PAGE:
The following years saw the application of harsh sanctions –a comprehensive import ban –imposed on Saddam Hussein’s regime. This effectively translated into food shortages leading to chronic illness among the population. Hospitals were also prevented from importing medical equipment such as CT scans, radiotherapy machines, and analgesics, as well as a wide range of medication products. Doctors and activists from Iraq and abroad decried the situation, highlighting flaws in the UN sanctions system.

2003-2011: American invasion and occupation
The invasion and occupation brought a new set of complex challenges to the table, such as what Skelton calls the militarization of healthcare, whereby hospitals became part of the operations of war, blurring distinctions between civilian and non-civilian spaces. Hospitals effectively lost the ‘safe haven’ status they had benefitted from and started being used and targeted by both foreign forces and militias.

Population, and physician, exodus ensued. Starting in 2005-06, it is estimated that more or less 50% of Iraq’s doctors migrated –either abroad or to the Kurdistan Region of Iraq (KRI). The KRI’s healthcare system in that way benefitted from instability in the south through the recruitment of highly qualified medical personnel. 

This translated into a shift in the geography of healthcare in Iraq, which gradually broadened from a national to a regional scale. From 2005 onwards, people started relying on Baghdad less and less for healthcare and Iraqis started to seek treatment in the KRI and abroad. Movement became key to healthcare.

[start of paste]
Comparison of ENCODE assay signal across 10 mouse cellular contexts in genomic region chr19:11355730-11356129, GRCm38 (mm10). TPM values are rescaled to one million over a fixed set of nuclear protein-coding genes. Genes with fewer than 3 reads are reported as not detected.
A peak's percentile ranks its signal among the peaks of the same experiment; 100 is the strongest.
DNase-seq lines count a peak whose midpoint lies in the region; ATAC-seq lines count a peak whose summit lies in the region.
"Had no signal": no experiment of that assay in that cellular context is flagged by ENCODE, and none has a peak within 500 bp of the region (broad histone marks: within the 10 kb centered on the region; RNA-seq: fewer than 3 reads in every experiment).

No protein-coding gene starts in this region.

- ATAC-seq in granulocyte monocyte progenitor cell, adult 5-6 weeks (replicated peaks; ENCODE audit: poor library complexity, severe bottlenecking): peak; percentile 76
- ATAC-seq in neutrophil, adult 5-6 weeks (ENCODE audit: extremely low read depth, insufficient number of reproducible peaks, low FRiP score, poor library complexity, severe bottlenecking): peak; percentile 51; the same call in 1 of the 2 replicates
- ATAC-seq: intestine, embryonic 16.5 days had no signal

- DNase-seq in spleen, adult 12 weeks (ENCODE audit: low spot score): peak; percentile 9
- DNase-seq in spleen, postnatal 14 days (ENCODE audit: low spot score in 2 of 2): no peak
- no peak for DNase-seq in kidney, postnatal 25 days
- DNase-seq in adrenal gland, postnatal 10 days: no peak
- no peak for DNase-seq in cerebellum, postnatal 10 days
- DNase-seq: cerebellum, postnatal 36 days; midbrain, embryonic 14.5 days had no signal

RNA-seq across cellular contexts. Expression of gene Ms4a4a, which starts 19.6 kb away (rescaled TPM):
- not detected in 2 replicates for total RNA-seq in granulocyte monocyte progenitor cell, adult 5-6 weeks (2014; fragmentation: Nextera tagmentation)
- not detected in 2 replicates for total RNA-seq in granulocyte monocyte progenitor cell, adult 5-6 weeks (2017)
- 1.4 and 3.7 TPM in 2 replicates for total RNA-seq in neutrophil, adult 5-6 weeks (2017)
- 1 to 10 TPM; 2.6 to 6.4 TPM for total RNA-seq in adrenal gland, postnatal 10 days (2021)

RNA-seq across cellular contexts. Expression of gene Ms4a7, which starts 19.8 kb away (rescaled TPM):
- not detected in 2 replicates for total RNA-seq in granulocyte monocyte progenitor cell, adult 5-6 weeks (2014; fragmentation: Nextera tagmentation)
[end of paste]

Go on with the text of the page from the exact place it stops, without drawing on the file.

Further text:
2014-Present: The war against ISIS
The most important consequence of the war against ISIS in Iraq for the country’s healthcare system is that it has heavily impacted what Skelton calls ‘healthcare journeys.’ Post-2003, Iraq’s healthcare system became completely reliant on mobility and movement – either by car or plane, often both. In this context, the rise of ISIS in 2014 and of ethno-sectarian militia groups throughout the country has impeded this movement and hence access to healthcare for Iraqis.

Lessons from Skelton’s research highlight the intersection of security policy and access to healthcare, in terms of consequences of the former on the latter. Skelton in fact concluded by recounting the story of one of his research subjects, a cancer patient from Salahaddin, Iraq. As a Sunni Arab, it became increasingly difficult for him to travel to Baghdad for treatment following the ISIS advances of 2014. He then turned to Sulaimani for cancer radiation treatment. Recently, however, following a security incident that sparked a tightening to security measures, he was denied access to the KRI at a checkpoint.

War-related security policies, intended to protect citizens, have obstructed –and are likely to increasingly obstruct –the ability of Iraqis to seek healthcare.

For more on war and healthcare in Iraq:
Dewachi, O., Skelton, M., Nguyen, V. K. et al. (2014). Changing therapeutic geographies of the Iraqi and Syrian wars. The Lancet383(9915), 449-457.
Skelton, M., (2013) Health and Healthcare in Iraq: The Example of Cancer and Oncology. The Watson Institute for International and Public Affairs. Brown University.